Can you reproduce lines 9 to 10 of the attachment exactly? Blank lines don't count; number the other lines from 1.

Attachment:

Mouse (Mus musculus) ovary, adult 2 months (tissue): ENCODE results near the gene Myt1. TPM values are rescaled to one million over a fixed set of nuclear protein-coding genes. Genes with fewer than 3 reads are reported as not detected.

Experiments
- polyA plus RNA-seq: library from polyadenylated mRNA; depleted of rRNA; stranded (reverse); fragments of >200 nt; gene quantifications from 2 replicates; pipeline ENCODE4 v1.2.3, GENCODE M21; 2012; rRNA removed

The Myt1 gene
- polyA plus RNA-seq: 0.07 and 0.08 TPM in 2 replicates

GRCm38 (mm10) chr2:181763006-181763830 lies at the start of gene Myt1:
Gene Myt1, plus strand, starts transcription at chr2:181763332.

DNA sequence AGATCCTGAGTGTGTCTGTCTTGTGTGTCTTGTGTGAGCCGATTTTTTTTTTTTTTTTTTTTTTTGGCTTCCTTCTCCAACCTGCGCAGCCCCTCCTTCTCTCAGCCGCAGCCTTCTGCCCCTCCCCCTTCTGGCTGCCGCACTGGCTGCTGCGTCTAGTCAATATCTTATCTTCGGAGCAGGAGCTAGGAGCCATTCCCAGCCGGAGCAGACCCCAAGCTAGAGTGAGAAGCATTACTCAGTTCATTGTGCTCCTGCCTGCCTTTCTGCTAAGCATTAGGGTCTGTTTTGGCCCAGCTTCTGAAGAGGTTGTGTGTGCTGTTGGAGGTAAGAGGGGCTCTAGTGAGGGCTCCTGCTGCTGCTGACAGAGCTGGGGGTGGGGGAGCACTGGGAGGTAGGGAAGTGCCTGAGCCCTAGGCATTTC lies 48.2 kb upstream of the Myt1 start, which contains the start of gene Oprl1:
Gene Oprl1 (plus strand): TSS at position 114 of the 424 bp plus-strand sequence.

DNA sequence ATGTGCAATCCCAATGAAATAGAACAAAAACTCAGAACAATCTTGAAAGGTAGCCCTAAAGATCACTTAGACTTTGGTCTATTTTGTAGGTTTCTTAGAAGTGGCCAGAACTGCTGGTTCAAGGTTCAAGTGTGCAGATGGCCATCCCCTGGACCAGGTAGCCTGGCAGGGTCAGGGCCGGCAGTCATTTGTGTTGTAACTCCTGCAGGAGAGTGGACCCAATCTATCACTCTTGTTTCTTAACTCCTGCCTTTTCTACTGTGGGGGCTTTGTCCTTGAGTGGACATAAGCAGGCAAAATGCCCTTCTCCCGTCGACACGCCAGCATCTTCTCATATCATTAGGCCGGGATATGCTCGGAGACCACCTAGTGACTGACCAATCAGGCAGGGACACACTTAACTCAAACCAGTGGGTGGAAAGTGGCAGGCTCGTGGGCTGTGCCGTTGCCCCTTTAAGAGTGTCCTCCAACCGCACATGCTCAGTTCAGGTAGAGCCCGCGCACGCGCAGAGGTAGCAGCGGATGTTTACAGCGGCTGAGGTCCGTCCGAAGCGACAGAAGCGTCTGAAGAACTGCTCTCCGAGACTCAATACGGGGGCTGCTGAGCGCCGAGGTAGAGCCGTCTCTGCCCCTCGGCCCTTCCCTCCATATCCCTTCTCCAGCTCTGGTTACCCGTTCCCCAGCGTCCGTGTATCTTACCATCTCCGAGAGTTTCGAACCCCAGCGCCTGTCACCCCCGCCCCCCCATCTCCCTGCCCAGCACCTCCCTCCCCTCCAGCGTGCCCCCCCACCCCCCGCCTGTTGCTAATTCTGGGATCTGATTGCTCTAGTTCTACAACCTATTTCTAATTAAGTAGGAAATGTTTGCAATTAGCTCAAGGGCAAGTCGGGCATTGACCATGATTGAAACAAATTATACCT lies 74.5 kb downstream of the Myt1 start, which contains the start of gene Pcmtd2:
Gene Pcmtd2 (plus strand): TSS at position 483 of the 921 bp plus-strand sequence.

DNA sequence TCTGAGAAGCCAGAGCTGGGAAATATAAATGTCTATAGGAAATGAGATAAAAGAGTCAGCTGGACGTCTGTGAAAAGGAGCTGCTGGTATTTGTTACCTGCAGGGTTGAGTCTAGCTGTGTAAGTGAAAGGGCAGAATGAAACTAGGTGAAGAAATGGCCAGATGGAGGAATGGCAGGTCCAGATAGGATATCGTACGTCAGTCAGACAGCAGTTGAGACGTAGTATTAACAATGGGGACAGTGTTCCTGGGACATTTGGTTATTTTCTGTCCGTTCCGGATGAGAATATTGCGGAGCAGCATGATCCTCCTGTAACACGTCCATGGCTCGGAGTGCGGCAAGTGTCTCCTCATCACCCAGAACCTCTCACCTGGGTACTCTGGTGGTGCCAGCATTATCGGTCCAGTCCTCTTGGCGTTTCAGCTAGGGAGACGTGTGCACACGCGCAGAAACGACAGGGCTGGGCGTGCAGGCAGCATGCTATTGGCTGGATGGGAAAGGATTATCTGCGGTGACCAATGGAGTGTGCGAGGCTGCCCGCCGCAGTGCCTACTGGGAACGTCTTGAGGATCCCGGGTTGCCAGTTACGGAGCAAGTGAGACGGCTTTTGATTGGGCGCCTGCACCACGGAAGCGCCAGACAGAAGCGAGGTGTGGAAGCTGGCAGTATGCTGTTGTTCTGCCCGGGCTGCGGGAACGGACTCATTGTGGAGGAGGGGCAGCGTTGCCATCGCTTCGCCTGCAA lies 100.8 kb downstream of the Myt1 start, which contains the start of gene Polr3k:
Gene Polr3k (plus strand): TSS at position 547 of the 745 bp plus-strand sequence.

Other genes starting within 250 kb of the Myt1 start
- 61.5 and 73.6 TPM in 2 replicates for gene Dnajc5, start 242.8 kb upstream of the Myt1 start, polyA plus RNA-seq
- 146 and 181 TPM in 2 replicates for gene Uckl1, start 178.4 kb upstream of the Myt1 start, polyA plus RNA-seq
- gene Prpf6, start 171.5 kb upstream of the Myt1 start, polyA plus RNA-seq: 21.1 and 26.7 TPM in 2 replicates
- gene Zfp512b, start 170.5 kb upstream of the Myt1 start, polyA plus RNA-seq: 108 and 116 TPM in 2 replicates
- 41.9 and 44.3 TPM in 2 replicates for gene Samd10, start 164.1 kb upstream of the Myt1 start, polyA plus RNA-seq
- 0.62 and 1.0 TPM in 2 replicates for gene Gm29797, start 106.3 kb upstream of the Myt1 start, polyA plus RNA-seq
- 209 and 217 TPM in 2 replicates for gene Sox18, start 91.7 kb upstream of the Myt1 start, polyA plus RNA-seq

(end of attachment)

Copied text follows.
Gene Oprl1 (plus strand): TSS at position 114 of the 424 bp plus-strand sequence.

DNA sequence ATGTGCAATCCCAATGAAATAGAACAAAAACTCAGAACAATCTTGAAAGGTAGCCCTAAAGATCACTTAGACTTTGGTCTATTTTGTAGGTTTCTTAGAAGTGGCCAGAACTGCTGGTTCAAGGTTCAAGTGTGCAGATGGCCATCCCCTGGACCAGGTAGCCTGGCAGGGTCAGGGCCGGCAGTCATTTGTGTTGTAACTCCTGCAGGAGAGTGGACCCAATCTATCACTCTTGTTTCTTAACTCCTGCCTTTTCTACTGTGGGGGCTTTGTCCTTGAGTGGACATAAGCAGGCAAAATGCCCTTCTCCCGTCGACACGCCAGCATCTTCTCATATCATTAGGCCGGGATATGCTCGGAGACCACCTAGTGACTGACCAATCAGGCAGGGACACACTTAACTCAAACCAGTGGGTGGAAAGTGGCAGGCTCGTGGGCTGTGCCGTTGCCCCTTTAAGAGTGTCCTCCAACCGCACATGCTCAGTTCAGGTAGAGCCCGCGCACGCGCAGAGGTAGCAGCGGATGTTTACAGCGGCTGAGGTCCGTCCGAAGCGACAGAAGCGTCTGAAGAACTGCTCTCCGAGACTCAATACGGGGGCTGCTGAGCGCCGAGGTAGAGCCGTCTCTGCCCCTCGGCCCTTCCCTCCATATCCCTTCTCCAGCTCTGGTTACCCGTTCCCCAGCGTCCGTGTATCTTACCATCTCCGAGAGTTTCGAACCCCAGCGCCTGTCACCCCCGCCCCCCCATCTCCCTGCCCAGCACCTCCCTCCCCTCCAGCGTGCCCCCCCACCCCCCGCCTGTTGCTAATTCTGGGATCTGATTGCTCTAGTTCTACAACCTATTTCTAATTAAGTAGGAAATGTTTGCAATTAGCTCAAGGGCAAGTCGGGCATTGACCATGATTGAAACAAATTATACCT lies 74.5 kb downstream of the Myt1 start, which contains the start of gene Pcmtd2: